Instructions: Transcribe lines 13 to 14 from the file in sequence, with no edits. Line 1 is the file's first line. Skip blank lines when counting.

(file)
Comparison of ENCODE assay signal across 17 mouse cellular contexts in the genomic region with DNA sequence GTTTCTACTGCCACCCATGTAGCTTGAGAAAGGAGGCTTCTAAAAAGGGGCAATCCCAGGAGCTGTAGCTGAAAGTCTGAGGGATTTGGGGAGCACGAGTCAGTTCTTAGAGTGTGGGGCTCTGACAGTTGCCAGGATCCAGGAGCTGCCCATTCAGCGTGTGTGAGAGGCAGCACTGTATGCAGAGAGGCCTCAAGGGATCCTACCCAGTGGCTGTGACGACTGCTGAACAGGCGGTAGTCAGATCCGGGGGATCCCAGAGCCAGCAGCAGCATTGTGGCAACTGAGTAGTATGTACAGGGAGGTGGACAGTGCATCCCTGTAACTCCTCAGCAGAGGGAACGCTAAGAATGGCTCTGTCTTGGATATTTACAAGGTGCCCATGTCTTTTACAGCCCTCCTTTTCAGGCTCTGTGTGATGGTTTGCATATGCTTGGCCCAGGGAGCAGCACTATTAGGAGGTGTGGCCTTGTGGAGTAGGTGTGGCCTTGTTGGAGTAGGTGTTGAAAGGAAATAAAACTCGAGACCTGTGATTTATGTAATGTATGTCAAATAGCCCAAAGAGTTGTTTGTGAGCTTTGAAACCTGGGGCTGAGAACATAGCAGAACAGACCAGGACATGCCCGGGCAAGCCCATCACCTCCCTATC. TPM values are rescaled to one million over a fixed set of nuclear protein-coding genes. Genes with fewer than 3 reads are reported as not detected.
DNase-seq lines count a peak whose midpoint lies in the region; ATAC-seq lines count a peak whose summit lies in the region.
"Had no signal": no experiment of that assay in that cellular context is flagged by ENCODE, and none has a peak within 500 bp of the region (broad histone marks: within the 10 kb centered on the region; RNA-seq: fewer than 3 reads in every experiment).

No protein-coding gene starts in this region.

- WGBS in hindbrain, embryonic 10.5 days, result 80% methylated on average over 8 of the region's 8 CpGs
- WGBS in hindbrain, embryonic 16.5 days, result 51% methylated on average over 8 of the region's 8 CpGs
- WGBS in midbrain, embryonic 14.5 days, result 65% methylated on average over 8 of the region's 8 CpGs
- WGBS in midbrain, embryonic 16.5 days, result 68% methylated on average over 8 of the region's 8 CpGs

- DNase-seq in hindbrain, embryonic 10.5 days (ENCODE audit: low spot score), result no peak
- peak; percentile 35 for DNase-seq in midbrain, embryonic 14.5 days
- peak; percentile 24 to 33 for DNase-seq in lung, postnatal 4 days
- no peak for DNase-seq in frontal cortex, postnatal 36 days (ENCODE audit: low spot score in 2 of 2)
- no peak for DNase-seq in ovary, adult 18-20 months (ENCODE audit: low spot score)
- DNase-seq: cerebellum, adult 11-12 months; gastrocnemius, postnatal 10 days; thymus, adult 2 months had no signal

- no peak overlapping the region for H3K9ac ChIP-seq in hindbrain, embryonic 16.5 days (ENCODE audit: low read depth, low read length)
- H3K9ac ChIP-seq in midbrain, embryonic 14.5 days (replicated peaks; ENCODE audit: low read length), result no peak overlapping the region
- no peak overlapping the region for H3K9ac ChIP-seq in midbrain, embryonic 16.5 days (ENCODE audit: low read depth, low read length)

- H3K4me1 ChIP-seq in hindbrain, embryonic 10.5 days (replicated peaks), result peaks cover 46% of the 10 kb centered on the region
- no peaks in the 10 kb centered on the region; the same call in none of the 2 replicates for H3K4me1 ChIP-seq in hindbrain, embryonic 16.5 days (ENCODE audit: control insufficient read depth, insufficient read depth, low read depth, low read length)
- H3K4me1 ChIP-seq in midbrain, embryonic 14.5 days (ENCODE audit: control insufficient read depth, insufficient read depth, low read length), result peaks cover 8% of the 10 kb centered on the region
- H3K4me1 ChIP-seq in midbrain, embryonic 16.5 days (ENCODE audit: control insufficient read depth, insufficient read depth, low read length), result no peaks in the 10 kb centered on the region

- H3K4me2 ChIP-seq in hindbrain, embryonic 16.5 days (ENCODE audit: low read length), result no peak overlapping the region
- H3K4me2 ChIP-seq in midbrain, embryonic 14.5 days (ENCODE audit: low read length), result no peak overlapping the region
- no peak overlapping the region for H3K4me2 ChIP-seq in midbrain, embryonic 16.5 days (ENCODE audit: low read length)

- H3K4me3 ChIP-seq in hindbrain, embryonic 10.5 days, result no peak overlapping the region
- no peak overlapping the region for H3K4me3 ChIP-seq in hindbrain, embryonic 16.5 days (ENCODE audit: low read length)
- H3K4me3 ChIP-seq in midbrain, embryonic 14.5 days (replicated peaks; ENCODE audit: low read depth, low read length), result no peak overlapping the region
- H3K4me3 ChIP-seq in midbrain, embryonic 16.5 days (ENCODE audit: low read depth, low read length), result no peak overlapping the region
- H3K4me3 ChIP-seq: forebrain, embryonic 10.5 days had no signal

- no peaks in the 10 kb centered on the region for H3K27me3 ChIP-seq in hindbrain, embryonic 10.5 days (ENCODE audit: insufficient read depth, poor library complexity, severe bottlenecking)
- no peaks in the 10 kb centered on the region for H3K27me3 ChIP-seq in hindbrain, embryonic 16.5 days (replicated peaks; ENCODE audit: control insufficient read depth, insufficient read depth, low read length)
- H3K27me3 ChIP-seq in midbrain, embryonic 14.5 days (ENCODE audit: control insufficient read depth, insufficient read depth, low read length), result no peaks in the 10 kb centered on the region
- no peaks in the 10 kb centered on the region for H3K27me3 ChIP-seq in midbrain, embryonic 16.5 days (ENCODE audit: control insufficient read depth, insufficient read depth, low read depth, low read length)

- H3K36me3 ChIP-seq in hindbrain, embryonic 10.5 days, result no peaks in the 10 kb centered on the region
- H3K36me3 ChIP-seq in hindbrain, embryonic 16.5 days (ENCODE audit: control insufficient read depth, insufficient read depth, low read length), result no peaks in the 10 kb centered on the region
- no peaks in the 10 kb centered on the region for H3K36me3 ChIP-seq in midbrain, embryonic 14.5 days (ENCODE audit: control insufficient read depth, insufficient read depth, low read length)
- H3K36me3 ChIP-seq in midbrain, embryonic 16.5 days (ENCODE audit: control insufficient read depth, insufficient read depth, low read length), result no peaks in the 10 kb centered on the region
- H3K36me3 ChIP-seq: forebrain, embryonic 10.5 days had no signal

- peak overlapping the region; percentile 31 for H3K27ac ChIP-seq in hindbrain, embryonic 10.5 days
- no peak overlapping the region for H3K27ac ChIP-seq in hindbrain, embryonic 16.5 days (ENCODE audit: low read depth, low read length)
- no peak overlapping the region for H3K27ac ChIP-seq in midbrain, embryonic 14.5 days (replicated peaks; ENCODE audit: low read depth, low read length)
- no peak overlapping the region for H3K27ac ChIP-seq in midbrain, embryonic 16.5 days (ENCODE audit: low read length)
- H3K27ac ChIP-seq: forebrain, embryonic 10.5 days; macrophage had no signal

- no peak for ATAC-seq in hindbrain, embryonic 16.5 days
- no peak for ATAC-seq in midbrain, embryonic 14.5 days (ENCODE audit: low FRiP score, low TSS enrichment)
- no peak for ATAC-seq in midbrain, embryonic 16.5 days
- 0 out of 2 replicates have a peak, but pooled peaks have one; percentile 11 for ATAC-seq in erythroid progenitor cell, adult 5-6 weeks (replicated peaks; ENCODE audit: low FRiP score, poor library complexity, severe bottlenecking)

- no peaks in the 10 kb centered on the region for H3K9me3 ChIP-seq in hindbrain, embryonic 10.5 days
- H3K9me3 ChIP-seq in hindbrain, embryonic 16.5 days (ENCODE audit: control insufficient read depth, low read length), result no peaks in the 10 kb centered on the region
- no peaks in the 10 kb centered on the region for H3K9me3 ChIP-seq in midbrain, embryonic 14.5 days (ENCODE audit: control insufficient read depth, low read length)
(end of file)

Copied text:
- no peak for DNase-seq in ovary, adult 18-20 months (ENCODE audit: low spot score)
- DNase-seq: cerebellum, adult 11-12 months; gastrocnemius, postnatal 10 days; thymus, adult 2 months had no signal